As a Washingtonian since 1987, I, like yourself will give soon-to-be-President Obama the benefit of the doubt. It’s good politics to run to the left or the right in the primaries, give them red meat, and then govern from the center. Kudos to Mr. Obama.
    As I laid out in a somewhat heated discussion with a liberal family member last night, however, I view the deification of Mr. Obama as premature and based partially on “hope,” but more on what Ann Coulter calls “Bush Derangement Syndrome.” Reject all things Bush. Reject all things Republican. Glory in the defeat of the Republicans. Dance on their graves.
    I give Mr. Obama the benefit of the doubt because, by all accounts, the Bush Administration has been gracious and forthcoming during the transition. Upon meeting with President Bush and Vice President Cheney, for example, President-elect Obama appeared to back off somewhat from his promised to “close down Guantanamo” on Day 1. Good for him. He was provided with what was likely sobering intelligence and decided not to pursue a knee-jerk reaction.
    It’s hard to tell if today is more of a celebration that we are electing our first black President 40 years after Dr. Martin Luther King was assassinated who represents a symbol of hope, or giving a big “screw you” to the people who have run this country for the last eight years. It fear that it is both.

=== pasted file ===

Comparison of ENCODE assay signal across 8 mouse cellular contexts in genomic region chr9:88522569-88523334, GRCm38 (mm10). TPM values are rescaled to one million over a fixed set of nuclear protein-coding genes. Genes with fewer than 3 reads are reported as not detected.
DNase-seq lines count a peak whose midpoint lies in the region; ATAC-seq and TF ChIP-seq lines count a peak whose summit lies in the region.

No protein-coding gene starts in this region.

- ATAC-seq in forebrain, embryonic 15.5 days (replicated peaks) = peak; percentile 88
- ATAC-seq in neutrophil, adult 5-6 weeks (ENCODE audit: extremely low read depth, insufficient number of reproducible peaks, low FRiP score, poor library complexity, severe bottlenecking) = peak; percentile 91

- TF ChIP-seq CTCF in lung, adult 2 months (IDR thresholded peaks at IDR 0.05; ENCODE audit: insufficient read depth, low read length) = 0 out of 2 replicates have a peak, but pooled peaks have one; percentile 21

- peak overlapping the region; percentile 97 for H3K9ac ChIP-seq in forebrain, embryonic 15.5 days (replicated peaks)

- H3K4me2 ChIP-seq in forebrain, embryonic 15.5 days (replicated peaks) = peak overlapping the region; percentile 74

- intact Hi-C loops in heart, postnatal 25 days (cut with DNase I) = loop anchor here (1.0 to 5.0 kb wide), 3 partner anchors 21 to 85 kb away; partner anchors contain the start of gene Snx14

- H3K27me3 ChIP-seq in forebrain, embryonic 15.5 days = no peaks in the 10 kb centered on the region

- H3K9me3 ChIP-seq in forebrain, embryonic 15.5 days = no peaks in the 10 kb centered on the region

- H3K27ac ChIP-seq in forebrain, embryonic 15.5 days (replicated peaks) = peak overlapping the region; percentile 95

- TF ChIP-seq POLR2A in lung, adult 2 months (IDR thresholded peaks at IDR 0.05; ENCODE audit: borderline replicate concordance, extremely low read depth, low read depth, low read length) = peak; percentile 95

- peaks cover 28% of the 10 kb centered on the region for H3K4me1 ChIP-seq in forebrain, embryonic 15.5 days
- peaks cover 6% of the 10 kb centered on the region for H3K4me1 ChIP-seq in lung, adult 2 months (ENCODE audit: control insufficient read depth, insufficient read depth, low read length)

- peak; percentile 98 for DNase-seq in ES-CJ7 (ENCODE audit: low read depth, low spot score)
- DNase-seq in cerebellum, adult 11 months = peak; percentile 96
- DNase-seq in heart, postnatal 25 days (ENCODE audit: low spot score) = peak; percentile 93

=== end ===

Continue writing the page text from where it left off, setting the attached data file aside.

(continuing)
Thanks for the article. Signing off from All Media today. I deeply respect our country’s nonviolent constitutional transition of power, but will wait for Mr. Obama to actually do something as President before carving a place on Mount Rushmore.

  2. You’ve provided a thoughtful perspective, Chip, and I appreciate it.
    I think it’s important to note that the outgoing administration is far from being “conservative” in any real sense of the word.
    Government spending has ballooned under Bush. His reckless disregard for deficits hasn’t been conservative. His expansionist foreign policy has been far from conservative. And he hasn’t been a conservative when it comes to the the environment (at least in the Teddy Roosevelt style of conservatism).
    Goldwater conservatism meant not mixing religion and politics, and Bush hasn’t done that either. On the contrary, he has exploited religion whenever it’s been politically expedient.
    As an independent, I think many of the tenants of conservatism are good ones. The problem with Bush is that he talked the talk, but didn’t walk the walk.

  3. Great post Chip.
    I’d have to agree with Mark that a lot of the hope for Obama comes from a distain for Bush. I’d also agree with Tim that Bush wasn’t really conservative.
    Bush has put the republican party in a bad place. A party once based on empowering states, smaller government and fiscal reponsiblity has become a party of the religious right in many people’s eyes.
    In all honesty, I wasn’t that excited about Obama until he had resistance from other democrats and liberals. Like Chip, I hope that we see a continuation of the moderate Obama. While some have already accused him of flip-flopping, I appreciate a leader that can analyze the situation recognize when his plans may not be ideal.
    Whether or not you think it’s the fault of the Bush administration, this country has seen better days. 4 years of moderate government may not solve all of our problems, but it will hopefully reduce the polarization in our government. While Obama is no panacea for all of America’s problems, his choices so far have shown that he is making an effort to put aside party-based BS and get the job done.